Get the XD plugin here.
If you’ve ever made digital ad creative you know that rarely will you ever make only one version. There’s just too much ad spend at stake for advertisers to put all of their eggs in a single basket. The problem is: making creative variations is TEDIOUS. We do it all the time - endlessly copy/pasting the same text box over and over again - it’s annoying and creatively draining. After all that copy/paste work, there’s barely enough gas in the tank left to actually care about what you’ve just made.
Fortunately for all of you creative machines out there, we’ve taken the tedium out of building creative experiments. Marpipe for Adobe XD is a free plugin that can be installed directly inside of Adobe XD’s plugins panel. You can download it from here. The plugin allows you to generate every permutation of your creative by using dynamic layers mapped to multiple images/text . You can even use mapped layers across multiple artboards to test layout and styling. Let’s see how we can leverage Marpipe for Adobe XD to save ourselves hours of tedious busy work:
When you first open the plugin you’ll be prompted to sign in or sign up for Marpipe. Follow the link to create your account (don’t worry, it’s free) and enter your information back into the input fields in XD. Luckily for you, the assets you upload through Marpipe for Adobe XD will automatically sync to your account in the web app. In addition, all of the assets used will be auto-tagged using machine vision. Soon, Marpipe users will be able track the ad network performance of their creative assets through their Marpipe account as well.
Now that you’re signed into your Marpipe account inside of Adobe XD, you’ll want to click the account section and choose your default ad account from the dropdown. Marpipe allows you to split assets and experiments across different brands. It’s important to select the relevant account whenever working in the plugin so that your assets sync how you intend them to.
Once you have an artboard with elements that you’re ready to experiment with you’ll notice that selecting an element activates the add button (+) in the plugin panel. Clicking the plus while a rectangle or shape object is selected will prompt you to upload files from your computer. Select the files you want to add as variants to the layer then click open. Once your files are finished uploading you will see them populate in the element group to the left. To save yourself the headache later, you should name the element group by double clicking on “Image Group-1”. This is important because the name will later be used to automatically label each generated artboard with its respective layer variants.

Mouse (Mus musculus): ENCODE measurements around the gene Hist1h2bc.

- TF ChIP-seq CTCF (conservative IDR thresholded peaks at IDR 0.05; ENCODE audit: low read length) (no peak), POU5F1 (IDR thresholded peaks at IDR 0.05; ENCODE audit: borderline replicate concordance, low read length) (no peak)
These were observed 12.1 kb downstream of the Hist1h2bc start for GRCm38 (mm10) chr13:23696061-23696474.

Clicking through each variant in the group will replace the interior image fill of the mapped layer on the artboard. Making adjustments to the layer will apply to all images in the group at once.
Using the add button to map a text element from your design will create a text element group and save the initial state of your text layer as the first variant in the group. Clicking the + near the title of the element group will create a new empty field. To get started, you should create 3-4 text variations and then click through each to see how the text fills in the mapped layer. Note that just as with images, text element groups/variant names can both be edited by double clicking (we promise you, it’s a huge time saver to name as you go).
Now what if you have multiple layers that you want to vary only with each other? To do this, first group those elements, then use the add button to map the group into your experiment. You’ll see a pop-up appear prompting you to map each layer in the group to a new experiment element (currently, Combo Groups require that everything in the group be mapped to a variant). Once you’ve clicked submit, you will see a new combo group appear in the left plugin panel. Just as with a single text element, you can create additional combo variants by clicking the plus next to the title of the group. Clicking through each combo variant will preview both mapped layers on the artboard to the values that you’ve established in the Marpipe for Adobe XD panel.
At this point, you’re rocking with some serious iteration potential, but let’s go ahead and sweeten the deal. Duplicate your artboard and notice that the layers on the duplicated artboard are not mapped to the experiment. You are now free to completely remix your design. Once you have your new design outlined, you can map your desired elements back to the outlined experiment in the left panel by selecting a layer and then clicking the link button on the group that you want to map. Once you’ve mapped all of your elements, previewing different variants in the left panel will swap assets across both of the artboards that you have mapped layers to.
The experiment is now ready to generate. Click that beautiful blue button on the bottom of the left panel and watch as every possible combination of your inputs appear almost instantly across your Adobe XD project. From here, rendering your designs is a breeze. Since every variant has been perfectly named all you have to do is highlight all our artboard variants and use the keyboard shortcut CMD+E to export your selection.
Now that you’ve finished creating your experiment you may want to check out your newly created Marpipe account. Once you navigate to the library you’ll find that all of the assets used in your Marpipe for Adobe XD experiment have been automatically synced to your account and tagged using machine vision. As the features of the web platform expand, you will be able to leverage asset performance tracking to maintain a strong and nuanced understanding of how your creative assets perform in front of your audiences.